Last week, Ksapa took part in a round table discussion on “Delivering sustainability and social impact through community engagement”. The event was organized by ESSEC and LSE Ideas to discuss emerging policies and practices in managing local risks and opportunities as part of social impact and ESG strategies. In this article, we look back at the challenges facing companies in their climate action, in particular the integration of social impacts into the broader framework of just transition.
Just transition is defined by the International Labour Organization as “greening the economy in a way that is as fair and inclusive as possible to everyone concerned, creating decent work opportunities and leaving no one behind.” Yet climate action by companies is often limited to putting in place procedures to reduce greenhouse gas emissions. This focus tends to obscure other environmental problems (preservation of biodiversity, deforestation, access to water, etc.) as well as social issues (human rights, social inequalities, discrimination, decent pay, etc.).
Thinking about just transition means linking social and environmental considerations to ensure a transformation of the economy that leaves no one behind.
The challenges of just transition
Climate action without social considerations is an illusion. Yet companies are finding it difficult to connect the two, and face several challenges, which we set out below.
- Challenge 1 Planning: The absence of short-, medium- and long-term objectives makes it difficult to see the connections between climate change and social issues. In practice, for example, it can be complicated for technicians to adapt to the transformation of their job when the energy source in their plant is changing. This adaptation would have been made easier if the impact on the business had been considered from the start of the process.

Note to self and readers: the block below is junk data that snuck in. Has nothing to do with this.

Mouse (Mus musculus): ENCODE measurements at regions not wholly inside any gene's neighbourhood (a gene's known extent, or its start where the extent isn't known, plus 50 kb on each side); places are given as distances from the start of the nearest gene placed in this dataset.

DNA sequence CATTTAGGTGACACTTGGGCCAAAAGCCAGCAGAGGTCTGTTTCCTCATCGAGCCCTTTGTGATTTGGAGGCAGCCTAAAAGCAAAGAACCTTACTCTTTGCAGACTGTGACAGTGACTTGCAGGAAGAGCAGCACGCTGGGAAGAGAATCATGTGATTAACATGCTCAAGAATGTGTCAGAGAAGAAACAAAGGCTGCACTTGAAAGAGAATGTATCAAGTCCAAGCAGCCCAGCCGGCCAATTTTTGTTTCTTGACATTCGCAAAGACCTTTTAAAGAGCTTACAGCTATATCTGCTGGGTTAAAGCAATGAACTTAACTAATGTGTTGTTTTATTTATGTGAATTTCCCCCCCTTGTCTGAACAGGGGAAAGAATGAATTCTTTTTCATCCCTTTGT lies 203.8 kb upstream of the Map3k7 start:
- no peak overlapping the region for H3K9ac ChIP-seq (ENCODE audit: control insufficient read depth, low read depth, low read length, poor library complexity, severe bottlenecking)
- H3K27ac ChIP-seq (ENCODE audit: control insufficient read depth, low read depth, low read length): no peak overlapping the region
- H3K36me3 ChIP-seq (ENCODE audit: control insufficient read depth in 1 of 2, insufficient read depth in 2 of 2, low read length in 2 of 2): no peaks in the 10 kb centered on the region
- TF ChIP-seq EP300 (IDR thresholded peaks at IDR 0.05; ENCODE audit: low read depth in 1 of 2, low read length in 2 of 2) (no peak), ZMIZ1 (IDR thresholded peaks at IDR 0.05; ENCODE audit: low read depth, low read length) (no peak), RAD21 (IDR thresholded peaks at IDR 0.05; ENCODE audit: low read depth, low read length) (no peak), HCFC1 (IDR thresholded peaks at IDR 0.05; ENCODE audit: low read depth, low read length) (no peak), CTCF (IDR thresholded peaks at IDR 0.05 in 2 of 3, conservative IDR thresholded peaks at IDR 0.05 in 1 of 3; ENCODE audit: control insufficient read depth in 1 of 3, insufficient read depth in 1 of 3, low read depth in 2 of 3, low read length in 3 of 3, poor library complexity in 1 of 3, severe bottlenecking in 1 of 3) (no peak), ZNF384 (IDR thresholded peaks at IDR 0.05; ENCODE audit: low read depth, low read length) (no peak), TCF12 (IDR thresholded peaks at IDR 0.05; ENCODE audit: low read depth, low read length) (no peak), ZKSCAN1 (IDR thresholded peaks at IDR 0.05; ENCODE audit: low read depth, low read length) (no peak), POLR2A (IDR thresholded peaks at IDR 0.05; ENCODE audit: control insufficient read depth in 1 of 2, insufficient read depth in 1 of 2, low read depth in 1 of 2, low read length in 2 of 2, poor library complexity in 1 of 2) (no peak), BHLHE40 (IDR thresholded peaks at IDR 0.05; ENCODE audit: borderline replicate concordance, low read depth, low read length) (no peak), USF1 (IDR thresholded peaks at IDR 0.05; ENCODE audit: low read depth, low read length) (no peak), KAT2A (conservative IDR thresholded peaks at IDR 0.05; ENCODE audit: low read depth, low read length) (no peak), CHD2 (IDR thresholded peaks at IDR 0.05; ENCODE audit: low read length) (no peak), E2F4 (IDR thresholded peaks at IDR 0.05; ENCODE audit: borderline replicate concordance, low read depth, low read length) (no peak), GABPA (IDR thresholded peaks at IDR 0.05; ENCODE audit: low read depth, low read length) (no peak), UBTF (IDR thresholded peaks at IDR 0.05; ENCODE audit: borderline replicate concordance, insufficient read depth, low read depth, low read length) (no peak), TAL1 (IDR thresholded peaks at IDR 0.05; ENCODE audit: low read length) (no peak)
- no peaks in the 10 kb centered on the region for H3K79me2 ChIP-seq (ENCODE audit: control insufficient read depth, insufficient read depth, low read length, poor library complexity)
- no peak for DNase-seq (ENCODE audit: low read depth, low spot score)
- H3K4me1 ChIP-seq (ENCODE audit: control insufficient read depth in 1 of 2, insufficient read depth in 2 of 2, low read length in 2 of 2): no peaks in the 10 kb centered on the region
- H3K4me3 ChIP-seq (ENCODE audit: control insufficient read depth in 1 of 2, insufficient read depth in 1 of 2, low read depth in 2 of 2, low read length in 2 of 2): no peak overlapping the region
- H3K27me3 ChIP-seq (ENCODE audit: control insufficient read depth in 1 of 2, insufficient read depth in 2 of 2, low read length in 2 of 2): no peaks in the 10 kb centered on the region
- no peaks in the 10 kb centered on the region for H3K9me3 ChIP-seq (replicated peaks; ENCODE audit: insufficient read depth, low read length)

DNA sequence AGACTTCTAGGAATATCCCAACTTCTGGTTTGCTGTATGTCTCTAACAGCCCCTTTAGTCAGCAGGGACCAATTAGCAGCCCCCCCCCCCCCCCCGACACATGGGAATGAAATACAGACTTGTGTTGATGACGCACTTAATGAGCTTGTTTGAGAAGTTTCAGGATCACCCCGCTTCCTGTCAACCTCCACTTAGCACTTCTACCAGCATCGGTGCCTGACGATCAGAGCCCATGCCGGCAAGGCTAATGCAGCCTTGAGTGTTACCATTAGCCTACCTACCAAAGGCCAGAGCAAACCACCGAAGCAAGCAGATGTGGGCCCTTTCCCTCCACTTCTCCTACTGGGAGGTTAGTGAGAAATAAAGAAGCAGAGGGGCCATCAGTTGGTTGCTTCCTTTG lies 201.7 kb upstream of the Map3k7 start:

- Challenge 2 Community engagement: To understand the issues involved in the just transition, local stakeholders need to be brought on board quickly in climate action projects. While the regulatory horizon remains the 2015 Paris Agreement’s goals, it is essential to translate these imperatives according to the needs of the people actually affected, and to place them at the heart of the initiatives. It is not enough to identify communities and talk to them, but rather to collect relevant data from the people on the ground. Involving local communities is one way of raising awareness of potential social impacts. For example, the move towards ‘net zero’ in agricultural supply chains means bringing suppliers and consumers closer together. We therefore need to think about the consequences for the communities of the first kilometre, the workers who are mainly located in the main production countries (China, Brazil, etc.). Their living and working conditions will inevitably be affected if production activities come to a sudden halt.